Does Streaming Music Sound Right?
The past couple of months has seen an explosion in services that offer streaming and stored music access for a set monthly fee. Sony’s got its Qriocity service, Samsung offers up its Music Hub, JB Hi-Fi offers its NOW service, and the latest service to launch is Rdio, another streaming service that’s been available internationally for some time now.
Despite the (slightly) differing pricing, the core of all these services is basically the same. You pay a set monthly fee, with cheaper subscriptions offering a smaller subset of either features or methods of access, build up playlists of artists and then have your subscription period to listen to “your” music as much as you’d like. Some services are more closely tied to specific technology platforms — so it’s no shock that there’s a Qriocity client for the Playstation 3, or for that matter a Music Hub application for the Galaxy SII and Galaxy Tab — but it’s still music. The hook for all of them is the breadth of the offering; for around ten dollars a month you’re getting much more than the equivalent amount would buy you in cold hard compact discs.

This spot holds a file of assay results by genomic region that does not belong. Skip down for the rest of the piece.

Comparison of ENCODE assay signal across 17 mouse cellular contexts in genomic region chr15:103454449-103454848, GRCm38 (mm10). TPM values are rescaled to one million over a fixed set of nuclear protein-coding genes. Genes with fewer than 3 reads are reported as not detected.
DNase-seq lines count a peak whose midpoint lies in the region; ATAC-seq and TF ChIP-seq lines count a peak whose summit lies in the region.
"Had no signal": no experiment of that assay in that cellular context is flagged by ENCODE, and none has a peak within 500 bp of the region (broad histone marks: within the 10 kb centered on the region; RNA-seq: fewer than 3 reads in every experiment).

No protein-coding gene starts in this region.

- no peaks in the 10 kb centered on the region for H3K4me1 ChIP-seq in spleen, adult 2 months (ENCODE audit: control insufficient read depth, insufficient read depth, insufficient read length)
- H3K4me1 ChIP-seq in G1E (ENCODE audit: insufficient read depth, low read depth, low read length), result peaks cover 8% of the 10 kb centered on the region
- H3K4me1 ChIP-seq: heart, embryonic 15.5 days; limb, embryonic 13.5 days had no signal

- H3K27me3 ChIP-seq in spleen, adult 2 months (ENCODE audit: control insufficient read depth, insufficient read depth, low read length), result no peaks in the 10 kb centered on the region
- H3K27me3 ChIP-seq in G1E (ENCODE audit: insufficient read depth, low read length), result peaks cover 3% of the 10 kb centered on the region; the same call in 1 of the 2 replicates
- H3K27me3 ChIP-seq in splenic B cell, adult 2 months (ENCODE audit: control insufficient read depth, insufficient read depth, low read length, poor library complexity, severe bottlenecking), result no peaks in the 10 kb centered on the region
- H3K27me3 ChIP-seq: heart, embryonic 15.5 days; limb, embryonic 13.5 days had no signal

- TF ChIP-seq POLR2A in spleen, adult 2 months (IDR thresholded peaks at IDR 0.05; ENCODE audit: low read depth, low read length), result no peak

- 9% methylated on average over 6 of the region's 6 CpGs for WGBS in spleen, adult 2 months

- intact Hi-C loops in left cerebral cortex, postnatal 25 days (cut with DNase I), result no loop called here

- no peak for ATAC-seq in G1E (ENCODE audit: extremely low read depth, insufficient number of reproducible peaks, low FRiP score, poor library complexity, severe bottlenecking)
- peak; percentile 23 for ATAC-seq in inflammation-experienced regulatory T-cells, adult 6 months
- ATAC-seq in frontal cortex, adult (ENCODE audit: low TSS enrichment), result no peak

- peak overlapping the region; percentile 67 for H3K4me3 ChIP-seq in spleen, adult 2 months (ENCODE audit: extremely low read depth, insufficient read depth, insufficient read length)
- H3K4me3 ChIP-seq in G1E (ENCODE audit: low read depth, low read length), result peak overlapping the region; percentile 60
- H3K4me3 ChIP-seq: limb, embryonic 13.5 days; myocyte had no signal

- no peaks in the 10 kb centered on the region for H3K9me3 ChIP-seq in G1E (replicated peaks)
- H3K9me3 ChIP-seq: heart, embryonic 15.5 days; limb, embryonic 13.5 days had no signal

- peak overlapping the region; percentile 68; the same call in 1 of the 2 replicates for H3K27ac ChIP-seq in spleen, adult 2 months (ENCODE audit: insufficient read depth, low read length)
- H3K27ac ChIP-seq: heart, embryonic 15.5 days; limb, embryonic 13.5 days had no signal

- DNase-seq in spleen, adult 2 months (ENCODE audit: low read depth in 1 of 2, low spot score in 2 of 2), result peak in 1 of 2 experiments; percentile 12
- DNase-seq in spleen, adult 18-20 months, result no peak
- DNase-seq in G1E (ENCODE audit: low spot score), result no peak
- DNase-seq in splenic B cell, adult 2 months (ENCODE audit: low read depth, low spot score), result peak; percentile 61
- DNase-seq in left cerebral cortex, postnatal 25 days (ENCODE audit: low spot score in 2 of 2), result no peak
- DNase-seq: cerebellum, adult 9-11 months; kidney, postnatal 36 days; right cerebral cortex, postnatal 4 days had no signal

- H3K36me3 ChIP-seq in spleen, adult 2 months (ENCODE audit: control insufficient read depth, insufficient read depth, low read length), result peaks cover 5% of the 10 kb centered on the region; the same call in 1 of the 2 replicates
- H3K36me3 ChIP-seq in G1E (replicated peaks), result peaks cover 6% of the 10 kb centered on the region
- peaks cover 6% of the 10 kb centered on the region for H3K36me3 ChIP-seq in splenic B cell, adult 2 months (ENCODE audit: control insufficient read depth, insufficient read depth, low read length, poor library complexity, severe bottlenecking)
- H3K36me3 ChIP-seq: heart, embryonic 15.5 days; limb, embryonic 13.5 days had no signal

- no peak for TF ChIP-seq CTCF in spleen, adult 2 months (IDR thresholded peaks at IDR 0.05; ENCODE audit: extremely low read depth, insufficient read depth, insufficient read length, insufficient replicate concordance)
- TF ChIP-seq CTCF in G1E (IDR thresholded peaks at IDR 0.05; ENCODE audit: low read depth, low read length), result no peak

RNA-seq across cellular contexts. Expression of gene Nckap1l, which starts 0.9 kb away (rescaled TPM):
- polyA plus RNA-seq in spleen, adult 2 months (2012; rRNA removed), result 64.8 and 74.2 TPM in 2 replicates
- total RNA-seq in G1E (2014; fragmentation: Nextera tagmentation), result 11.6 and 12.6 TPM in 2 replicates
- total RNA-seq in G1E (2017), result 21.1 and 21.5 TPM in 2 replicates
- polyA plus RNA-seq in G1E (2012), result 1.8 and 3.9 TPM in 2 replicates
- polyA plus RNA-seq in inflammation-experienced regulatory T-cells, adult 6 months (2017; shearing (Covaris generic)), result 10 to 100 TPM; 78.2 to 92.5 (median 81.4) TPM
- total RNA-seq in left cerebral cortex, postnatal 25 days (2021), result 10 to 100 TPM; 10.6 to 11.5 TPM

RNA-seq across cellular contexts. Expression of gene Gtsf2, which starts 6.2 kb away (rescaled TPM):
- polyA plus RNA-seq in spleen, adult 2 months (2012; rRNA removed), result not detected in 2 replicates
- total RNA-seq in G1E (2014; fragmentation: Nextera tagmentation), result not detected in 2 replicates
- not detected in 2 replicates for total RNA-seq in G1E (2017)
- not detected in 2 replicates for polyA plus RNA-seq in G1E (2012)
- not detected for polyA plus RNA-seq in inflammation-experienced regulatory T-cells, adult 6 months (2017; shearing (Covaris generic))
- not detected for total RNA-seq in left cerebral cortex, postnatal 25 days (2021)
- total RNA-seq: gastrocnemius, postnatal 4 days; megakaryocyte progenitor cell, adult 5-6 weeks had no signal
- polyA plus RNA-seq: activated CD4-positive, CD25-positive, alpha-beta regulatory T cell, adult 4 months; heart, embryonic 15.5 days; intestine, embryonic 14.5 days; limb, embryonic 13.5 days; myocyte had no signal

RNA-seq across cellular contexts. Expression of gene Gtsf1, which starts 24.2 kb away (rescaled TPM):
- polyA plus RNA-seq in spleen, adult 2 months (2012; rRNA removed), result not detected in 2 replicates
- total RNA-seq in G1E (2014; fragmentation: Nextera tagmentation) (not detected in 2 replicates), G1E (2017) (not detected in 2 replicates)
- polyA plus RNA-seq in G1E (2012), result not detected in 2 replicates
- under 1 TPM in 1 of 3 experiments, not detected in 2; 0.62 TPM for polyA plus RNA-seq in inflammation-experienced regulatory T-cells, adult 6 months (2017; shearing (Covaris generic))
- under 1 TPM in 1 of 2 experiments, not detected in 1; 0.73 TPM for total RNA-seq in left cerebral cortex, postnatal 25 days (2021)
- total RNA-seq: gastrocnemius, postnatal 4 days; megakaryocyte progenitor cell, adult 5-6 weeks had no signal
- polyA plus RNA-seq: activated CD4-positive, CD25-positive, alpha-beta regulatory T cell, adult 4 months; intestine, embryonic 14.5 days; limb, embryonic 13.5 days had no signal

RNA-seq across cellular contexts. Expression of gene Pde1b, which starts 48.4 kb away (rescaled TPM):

Well, sort of. The big and most obvious difference between buying a CD and these kinds of services is that you never actually own the music you’re paying for. Buy a CD and you own it; you can listen to it endlessly, quite legally transfer it to other devices for your own personal listening pleasure or use it as a shiny coaster if you have a sudden epiphany and decide that, say, Romanian trumpet sonatas aren’t actually all that thrilling after all. Whereas with a subscription, all you’ve got is the time you’ve paid for, and that’s all.
In case you’re concerned about the absolute value of a service, it’s worth noting that most of them offer some kind of limited time trial period for you to peruse their archives and make sure that their musical selection matches yours. Everyone’s tastes are different, and there’s bound to be some obscure tracks that are missed over; most of these services do cater to the mainstream.
In one sense, streaming music isn’t all that different from the way that many people enjoy video entertainment; while many folks own impressive DVD or Blu-Ray collections, there’s plenty more who plunk down a set number of dollars each month for a Foxtel or Austar subscription, and that’s entertainment that’s solidly there while it’s being watched and then gone.